Still, many in the region need both immediate and long-term assistance. So the question on many people’s minds is, “How can I help?” One of the easiest ways is to make a monetary donation, either to a reputable humanitarian organization working in disaster relief and recovery or the national disaster recovery funds established on some islands.
To ensure that your donation goes towards relief and/or recovery, it is important to research the organizations. If you’re considering U.S.-based organizations in particular, Charity Navigator is a good place to start for vetting. But be sure to also do due diligence to understand where specific funds are going for hurricane relief.
Secondly, if you prefer to donate in-kind items, immediate needs include temporary roofing materials (like tarpaulins), toiletries, first aid items, feminine hygiene products, clothing, footwear, batteries, flashlights, food, and water.
Of course, if you have the time and resources, you may also want to consider volunteering in areas where you can assist and are needed most. Organizations looking for volunteers include, but are not limited to, Habitat for Humanity, Team Rubicon, and All Hands.
Below, you’ll find resources for all of these categories, keeping in mind that relief and recovery efforts in the affected areas are ongoing.
Hurricane damage on Dominica. Source: Russell Watkins/UK Department for International Development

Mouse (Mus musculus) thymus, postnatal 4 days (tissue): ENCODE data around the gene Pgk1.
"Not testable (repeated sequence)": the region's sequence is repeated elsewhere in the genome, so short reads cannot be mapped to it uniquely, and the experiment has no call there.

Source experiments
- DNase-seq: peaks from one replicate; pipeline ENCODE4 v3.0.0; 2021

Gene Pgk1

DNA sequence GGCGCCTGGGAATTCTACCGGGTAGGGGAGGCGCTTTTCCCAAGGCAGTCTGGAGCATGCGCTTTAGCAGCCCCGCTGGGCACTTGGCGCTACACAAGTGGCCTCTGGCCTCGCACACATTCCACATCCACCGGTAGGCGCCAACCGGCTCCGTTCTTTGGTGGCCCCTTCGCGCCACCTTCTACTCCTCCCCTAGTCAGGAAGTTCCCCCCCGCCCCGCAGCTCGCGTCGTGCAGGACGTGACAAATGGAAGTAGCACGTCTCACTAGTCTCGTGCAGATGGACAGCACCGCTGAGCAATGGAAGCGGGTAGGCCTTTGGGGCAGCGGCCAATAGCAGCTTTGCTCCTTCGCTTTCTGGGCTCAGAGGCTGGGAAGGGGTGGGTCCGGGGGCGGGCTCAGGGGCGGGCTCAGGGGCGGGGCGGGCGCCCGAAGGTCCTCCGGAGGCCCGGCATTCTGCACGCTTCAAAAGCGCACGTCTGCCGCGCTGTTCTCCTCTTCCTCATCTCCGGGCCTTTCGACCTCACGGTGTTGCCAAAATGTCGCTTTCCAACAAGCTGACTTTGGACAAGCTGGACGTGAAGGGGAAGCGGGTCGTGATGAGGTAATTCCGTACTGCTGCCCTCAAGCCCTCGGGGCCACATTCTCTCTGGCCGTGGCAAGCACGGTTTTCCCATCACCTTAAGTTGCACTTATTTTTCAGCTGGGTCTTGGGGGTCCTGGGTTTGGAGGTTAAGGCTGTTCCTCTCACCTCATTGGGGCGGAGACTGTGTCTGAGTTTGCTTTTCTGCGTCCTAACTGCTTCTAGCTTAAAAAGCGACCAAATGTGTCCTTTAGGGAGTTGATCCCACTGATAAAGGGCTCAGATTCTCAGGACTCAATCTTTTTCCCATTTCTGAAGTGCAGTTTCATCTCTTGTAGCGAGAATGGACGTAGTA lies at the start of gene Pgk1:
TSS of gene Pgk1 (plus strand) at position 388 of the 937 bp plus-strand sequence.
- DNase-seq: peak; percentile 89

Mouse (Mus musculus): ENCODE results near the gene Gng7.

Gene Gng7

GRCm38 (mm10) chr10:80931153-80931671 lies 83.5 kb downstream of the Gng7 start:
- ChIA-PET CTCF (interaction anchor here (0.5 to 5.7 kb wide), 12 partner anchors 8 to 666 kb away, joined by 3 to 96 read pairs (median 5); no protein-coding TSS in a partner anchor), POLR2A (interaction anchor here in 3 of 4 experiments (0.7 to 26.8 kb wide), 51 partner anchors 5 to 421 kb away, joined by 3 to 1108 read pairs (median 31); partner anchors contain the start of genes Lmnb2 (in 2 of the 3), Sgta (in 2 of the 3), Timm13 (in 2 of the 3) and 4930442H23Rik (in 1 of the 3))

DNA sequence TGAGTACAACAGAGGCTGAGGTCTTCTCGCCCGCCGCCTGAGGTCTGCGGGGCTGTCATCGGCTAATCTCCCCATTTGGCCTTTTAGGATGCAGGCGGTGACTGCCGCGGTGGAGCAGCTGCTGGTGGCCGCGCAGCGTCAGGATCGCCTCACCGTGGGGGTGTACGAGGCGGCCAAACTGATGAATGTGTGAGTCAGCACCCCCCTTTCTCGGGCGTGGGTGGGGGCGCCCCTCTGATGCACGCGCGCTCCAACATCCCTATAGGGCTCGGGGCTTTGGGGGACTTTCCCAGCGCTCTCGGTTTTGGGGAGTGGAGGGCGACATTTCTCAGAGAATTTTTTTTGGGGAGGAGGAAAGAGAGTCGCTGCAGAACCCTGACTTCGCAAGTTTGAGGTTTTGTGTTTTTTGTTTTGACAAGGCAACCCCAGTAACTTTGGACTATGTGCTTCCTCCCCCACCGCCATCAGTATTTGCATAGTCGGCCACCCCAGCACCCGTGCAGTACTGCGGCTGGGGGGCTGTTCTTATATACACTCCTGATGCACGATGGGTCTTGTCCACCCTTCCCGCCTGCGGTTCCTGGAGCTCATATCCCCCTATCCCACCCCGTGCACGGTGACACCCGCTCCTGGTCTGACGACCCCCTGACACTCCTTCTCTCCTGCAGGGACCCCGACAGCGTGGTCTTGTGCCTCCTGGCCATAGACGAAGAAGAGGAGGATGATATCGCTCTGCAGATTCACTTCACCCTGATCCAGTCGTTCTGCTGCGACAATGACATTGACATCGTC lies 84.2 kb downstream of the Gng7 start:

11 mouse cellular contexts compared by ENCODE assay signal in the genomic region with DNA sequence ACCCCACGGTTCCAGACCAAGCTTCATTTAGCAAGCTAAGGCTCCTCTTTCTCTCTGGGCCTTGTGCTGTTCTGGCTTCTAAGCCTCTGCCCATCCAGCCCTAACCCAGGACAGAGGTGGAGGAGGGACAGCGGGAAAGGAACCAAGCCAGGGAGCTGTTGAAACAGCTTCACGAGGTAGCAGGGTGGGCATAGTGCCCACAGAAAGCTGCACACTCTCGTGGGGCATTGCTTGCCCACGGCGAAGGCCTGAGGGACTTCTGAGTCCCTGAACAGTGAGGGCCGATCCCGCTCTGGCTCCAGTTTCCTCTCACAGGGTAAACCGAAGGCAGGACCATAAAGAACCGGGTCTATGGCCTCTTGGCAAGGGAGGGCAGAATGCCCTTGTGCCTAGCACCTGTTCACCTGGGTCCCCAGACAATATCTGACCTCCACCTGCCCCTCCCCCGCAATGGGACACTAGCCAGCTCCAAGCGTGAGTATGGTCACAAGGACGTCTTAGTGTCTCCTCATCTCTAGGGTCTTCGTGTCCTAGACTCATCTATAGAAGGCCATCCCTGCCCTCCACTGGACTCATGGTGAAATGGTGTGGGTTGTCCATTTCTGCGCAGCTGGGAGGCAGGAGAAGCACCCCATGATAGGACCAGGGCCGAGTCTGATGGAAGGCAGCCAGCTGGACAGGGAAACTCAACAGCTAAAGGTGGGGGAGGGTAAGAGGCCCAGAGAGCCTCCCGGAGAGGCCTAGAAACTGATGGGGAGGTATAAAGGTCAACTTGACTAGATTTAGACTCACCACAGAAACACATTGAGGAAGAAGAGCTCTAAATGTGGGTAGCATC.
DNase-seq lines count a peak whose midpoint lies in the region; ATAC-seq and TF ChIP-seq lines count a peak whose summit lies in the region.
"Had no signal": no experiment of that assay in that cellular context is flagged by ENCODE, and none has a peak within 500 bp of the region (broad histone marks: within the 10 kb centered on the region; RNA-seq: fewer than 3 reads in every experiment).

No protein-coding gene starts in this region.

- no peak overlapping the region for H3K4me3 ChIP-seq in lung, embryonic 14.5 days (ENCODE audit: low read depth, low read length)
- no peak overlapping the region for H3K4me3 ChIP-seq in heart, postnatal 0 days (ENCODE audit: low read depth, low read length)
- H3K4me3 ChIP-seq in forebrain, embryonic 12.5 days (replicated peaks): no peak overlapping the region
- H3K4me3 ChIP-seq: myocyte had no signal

Organizations assisting with disaster relief efforts in the Caribbean include (in alphabetical order):
The Caribbean Hotel & Tourism Association and Tourism Cares have teamed up to create a Caribbean Tourism Recovery Fund, which enlists tourism industry stakeholders and global allies to pool resources in support of the islands directly affected by the hurricanes. You’ll find more information and a way to donate on its website.
Caribbean Tourism Organization collects donations through its CTO Relief Fund for relief efforts in its member countries affected by hurricanes, and to assist other Caribbean countries affected by natural disasters. Donations can be made via its GoFundMe webpage.
Catholic Relief Services uses donations to help provide shelter, water, and critical supplies, like hygiene kits, to storm victims in the Caribbean. Donate through its website or by calling 877-435-7277.
Direct Relief provides emergency medical supplies and resources to communities affected by Irma. Make a donation via website or phone at 1-805-964-4767.
GlobalGiving, a crowdfunding site for charitable giving, offers a relief fund dedicated to Irma and Maria victims. You can donate through its website or text IRMA or MARIA to 80100 to donate $10 to the Caribbean Hurricane Maria & Irma Relief Fund.
GoFundMe, another crowdfunding site, has a dedicated area on its website for Irma-related fundraising campaigns. You can choose from one of the hundreds of individual campaigns on the web page or donate to the Direct Impact Fund, from which donations are distributed to vetted campaigns helping victims of Irma. GoFundMe donations are guaranteed to end up in the right place, or donors get their money back.